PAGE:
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Let's say that I was wise and posted / replied to questions for years and was rewarded by a very good reputation, of more than 30k points.

Now I can enjoy a premium StackExchange service by putting a 200 points bounty on all the questions I ask, whatever how they are interesting or have a character of emergency.

Am I wrong ?

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    It are your bounties, you can spend them how you like. You don't need to offer them on your own questions, you know? – rene Sep 7 '20 at 9:37
  • What I say is that if you got a lot of reputation you can have more responses, quicker, and more precise by putting a bounty on each question you are asking because it costs you nothing. And then gain a superior service all the rest of your "life". – Marc Sep 7 '20 at 9:42
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    @Marc Worth pointing out that people with such high reps are usually experienced enough that they don’t tend to ask questions: their participation tends to be focused on posting answers. For example, I have 25k on EL&U; I have a hard time coming up with questions to ask where it would be easier or faster to outsource it to my peers there than it would be to simply research it myself. In short, SO has been around for a decade, and the problem you worry about here hasn’t manifested yet. – Dan Bron Sep 7 '20 at 11:07
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    "because it costs you nothing" A bounty of 200 points costs you 200 points, which is not the same as 0 points. – Joel Reyes Noche Sep 7 '20 at 12:10
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    Adding a bounty doesn't guarantee you'll get any answers at all, let alone a "quicker and more precise" answer. I've seen plenty of questions whose bounties expired without any new answers being posted. – F1Krazy Sep 7 '20 at 13:15
  • You can start a bounty at 500, and a good question might earn back some or more than all of that reputation, but you're loosing 100% of the bountied amount and risking rewarding half of it for an answer that you don't want to pay for. – Rob Sep 7 '20 at 13:42
  • @JoelReyesNoche 200 points costs you relatively less when you have 30k points than when you have 350 points. It's like money. – Marc Sep 7 '20 at 13:44
  • @F1Krazy "Adding a bounty doesn't guarantee you'll get any answers at all" : it helps for that, however. – Marc Sep 7 '20 at 13:45
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    @Marc - I ignore questions with a bounty. I will specifically wait until after the bounty expires to post an answer to the question – Ramhound Sep 7 '20 at 15:05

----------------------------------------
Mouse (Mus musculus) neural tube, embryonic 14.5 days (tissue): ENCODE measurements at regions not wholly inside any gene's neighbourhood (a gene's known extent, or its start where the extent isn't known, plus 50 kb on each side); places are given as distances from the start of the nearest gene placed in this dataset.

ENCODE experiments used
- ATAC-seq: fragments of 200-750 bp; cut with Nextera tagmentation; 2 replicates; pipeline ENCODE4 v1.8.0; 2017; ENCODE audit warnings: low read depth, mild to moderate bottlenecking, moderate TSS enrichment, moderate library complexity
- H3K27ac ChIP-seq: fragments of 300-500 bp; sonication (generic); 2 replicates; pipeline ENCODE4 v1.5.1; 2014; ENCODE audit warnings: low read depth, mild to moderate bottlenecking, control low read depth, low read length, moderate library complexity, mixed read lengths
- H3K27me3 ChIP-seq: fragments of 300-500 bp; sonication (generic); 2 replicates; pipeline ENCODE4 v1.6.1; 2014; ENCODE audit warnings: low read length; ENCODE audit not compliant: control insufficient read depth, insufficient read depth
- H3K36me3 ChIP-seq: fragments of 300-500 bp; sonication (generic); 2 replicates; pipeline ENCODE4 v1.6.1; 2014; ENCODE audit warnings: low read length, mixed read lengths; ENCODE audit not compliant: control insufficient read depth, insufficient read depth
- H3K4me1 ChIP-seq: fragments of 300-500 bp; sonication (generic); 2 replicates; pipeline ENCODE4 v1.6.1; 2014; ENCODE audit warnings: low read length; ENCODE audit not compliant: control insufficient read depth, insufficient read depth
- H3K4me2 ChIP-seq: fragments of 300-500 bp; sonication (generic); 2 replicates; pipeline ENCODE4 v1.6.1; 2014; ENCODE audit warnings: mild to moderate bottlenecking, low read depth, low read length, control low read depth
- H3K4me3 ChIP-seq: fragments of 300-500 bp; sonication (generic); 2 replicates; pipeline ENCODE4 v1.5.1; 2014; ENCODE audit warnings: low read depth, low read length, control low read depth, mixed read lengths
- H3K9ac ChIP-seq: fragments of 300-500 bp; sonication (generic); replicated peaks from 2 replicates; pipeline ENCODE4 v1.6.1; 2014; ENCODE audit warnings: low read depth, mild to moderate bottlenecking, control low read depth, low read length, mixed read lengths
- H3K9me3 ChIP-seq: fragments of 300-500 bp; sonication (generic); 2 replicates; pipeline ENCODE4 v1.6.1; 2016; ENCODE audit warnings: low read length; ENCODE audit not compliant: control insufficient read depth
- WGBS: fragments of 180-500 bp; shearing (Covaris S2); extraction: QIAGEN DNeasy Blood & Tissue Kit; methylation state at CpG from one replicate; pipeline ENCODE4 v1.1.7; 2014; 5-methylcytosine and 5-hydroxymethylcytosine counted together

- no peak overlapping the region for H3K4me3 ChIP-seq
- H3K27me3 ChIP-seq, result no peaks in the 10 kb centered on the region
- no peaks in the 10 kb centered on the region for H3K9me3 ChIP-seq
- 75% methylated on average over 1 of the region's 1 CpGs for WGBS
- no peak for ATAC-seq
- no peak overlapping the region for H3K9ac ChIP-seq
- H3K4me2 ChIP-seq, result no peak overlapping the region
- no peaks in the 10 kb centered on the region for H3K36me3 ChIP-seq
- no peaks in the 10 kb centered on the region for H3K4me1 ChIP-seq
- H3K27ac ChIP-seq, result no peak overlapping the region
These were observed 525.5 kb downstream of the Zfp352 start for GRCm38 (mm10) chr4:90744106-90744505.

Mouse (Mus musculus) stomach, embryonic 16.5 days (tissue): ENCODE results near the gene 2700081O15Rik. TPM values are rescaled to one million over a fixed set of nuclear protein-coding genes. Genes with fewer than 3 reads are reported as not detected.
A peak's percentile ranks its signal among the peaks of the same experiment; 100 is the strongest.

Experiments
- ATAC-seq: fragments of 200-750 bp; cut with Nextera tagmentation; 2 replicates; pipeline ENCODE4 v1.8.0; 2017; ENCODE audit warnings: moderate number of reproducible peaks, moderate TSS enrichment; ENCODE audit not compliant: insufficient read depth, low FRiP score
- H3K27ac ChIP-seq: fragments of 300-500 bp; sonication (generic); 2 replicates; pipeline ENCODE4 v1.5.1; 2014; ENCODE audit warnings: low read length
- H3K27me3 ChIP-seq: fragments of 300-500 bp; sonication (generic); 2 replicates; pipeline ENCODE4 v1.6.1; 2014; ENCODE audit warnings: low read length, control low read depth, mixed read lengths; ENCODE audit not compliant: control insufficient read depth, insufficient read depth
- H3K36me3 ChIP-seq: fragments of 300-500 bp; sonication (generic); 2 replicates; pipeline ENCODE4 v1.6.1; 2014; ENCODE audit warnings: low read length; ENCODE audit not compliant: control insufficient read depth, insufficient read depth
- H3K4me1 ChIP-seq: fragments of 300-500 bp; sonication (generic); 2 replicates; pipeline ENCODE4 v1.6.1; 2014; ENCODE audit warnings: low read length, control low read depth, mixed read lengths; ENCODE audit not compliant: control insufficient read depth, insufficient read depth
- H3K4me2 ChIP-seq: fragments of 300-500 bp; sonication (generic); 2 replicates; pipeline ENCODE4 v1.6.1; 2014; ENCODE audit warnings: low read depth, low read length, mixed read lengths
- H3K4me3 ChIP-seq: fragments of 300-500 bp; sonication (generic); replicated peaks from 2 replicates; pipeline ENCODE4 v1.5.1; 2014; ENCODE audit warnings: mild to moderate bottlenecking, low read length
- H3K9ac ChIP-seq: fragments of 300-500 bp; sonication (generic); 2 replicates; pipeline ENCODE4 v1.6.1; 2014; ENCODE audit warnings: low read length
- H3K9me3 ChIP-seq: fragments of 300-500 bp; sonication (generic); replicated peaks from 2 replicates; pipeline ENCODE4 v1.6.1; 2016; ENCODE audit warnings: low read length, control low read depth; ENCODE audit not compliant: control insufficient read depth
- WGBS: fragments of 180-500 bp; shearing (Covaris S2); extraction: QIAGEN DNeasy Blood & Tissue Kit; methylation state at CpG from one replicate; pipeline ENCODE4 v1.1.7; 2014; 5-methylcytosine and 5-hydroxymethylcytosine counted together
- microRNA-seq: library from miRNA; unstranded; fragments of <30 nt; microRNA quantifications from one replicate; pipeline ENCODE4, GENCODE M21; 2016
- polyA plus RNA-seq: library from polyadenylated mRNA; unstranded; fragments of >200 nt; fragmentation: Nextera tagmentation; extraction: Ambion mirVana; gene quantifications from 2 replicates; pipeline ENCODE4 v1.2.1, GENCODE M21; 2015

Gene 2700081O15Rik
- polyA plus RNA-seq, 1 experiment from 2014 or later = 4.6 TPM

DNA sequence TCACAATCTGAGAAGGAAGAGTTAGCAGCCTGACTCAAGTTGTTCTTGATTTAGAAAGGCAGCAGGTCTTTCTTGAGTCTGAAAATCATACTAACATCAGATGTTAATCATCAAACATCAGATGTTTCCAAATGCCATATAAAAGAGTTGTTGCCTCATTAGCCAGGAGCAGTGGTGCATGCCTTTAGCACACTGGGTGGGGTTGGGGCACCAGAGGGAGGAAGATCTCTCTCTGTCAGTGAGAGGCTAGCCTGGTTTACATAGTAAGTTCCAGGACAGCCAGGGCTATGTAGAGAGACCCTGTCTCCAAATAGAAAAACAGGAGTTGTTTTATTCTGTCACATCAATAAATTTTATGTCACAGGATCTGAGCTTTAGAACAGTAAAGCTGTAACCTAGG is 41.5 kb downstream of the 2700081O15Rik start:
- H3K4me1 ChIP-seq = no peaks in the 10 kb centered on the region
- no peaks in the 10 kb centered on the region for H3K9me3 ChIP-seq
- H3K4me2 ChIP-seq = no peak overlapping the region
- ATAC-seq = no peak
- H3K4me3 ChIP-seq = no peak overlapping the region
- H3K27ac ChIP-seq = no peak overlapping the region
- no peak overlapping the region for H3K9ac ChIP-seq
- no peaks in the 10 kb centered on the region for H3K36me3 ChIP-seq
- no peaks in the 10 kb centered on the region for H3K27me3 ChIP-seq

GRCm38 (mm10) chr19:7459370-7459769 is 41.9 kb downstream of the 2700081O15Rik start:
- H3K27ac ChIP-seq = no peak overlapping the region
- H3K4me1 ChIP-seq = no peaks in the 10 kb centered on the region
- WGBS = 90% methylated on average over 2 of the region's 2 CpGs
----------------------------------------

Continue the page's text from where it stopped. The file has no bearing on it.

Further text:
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    there are 190,321 bounties started by OPs with an average rep of 11,521. Of those questons 181,738 got at least one answer, where 124,250 got an accepted answer. Only 32,721 bounties were started on other users questions. It is awful. Here is the raw-data: data.stackexchange.com/stackoverflow/query/1291863 – rene Sep 7 '20 at 20:13
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No, you're right; those users have earned that premium service by putting in a lot of effort to reach that reputation level. Also, most of those users tend to post many answers but only very few questions; the least we can do for them as a community is have an extra look in the rare occasion when they do have a question.

About the emergency you mentioned: note that bounties can only be posted when the question is at least 48 hours old; most (decent) questions receive an answer before that period. So you can't really rely on it when you're in a rush. Nothing beats posting well-researched and well-written questions.

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  • It's not a matter of being on the rush. It's a matter of that now 100% of your questions will be able to receive special attention. Even those with little interest, Because you can "pay". Sometimes I see rewarded questions that shouldn't really been bountied. A look aside shows me often a 10k+ member. It's not abnormal, if he can pay. But it causes a kind of problem of equality or equity. – Marc Sep 7 '20 at 9:48
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    Well @Marc I wonder what kind of questions you think don't deserve a bounty. If they are really poor or off-topic questions the community has 48 hours to close the question, before it becomes eligible for a bounty. Otherwise a question is a question. – Luuklag Sep 7 '20 at 10:21
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    @Luuklag - I have seen users use a bounty to prevent a question from being closed. This has happen more than a handful of times. It happens so many times, there is talk, about making so a bounty doesn't prevent the closure of a question. – Ramhound Sep 9 '20 at 21:18

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